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Normally, EC2 public DNS names will resolve to internal IPs from within an EC2 region. However from one EC2 instance, we're seeing these always resolve to public IPs. We have confirmed that it is using the same amazon nameserver as other instances:

This is what we're seeing:

ubuntu@ip-10-203-XXX-XXX:~$ dig A ec2-184-73-XXX-XXX.compute-1.amazonaws.com

; <<>> DiG 9.8.1-P1 <<>> A ec2-184-73-XXX-XXX.compute-1.amazonaws.com
;; global options: +cmd
;; Got answer:
;; ->>HEADER<<- opcode: QUERY, status: NOERROR, id: 44851
;; flags: qr rd ra; QUERY: 1, ANSWER: 1, AUTHORITY: 0, ADDITIONAL: 0

;; QUESTION SECTION:
;ec2-184-73-XXX-XXX.compute-1.amazonaws.com. IN A

;; ANSWER SECTION:
ec2-184-73-XXX-XXX.compute-1.amazonaws.com. 603721 IN A 184.73.XXX.XXX

;; Query time: 0 msec
;; SERVER: 172.16.0.23#53(172.16.0.23)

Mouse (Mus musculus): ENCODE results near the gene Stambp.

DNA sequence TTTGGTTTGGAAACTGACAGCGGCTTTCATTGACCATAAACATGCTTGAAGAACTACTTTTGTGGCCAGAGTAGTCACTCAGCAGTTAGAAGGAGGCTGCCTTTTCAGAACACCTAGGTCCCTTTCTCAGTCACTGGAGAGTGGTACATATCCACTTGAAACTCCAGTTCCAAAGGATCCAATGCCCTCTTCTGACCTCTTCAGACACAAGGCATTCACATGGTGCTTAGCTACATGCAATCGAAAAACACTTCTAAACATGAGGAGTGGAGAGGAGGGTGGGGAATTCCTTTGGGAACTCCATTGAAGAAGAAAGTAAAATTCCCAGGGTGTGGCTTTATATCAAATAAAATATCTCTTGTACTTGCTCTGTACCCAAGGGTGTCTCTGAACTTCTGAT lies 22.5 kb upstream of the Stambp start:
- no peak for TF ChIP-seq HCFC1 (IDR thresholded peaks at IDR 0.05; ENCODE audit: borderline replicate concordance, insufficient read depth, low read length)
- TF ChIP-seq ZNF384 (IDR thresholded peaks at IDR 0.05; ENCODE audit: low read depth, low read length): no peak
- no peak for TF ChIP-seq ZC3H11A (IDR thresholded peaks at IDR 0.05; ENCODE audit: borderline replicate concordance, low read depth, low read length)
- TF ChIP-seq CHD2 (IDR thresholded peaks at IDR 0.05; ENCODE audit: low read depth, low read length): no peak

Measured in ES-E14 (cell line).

;; WHEN: Fri Jun  7 17:45:58 2013
;; MSG SIZE  rcvd: 76

Why would this not be resolving to the internal IP?

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Isn't it because your instance is in a VPC? –  Céline Aussourd Aug 21 '13 at 16:20
    
@CélineAussourd Nope, not in a VPC. –  btucker Aug 22 '13 at 18:23
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1 Answer

It's obviously been a long time since this happened, so it may not be an issue anymore, but there are a couple details in your dig output that suggest some possibilities.

The long TTL clearly comes from the external DNS view. When you see this working properly, the TTL is 60 seconds. So that's definitely unexpected. The very fast query response indicates that the answer was cached, and that the resolver didn't need to perform a recursive lookup in order to serve your answer.

It's very possible that, once the TTL decrements to zero and the cache expires, that the next query will resolve correctly.

In general, this sort of issue would be good to report to AWS support on forums.aws.amazon.com.

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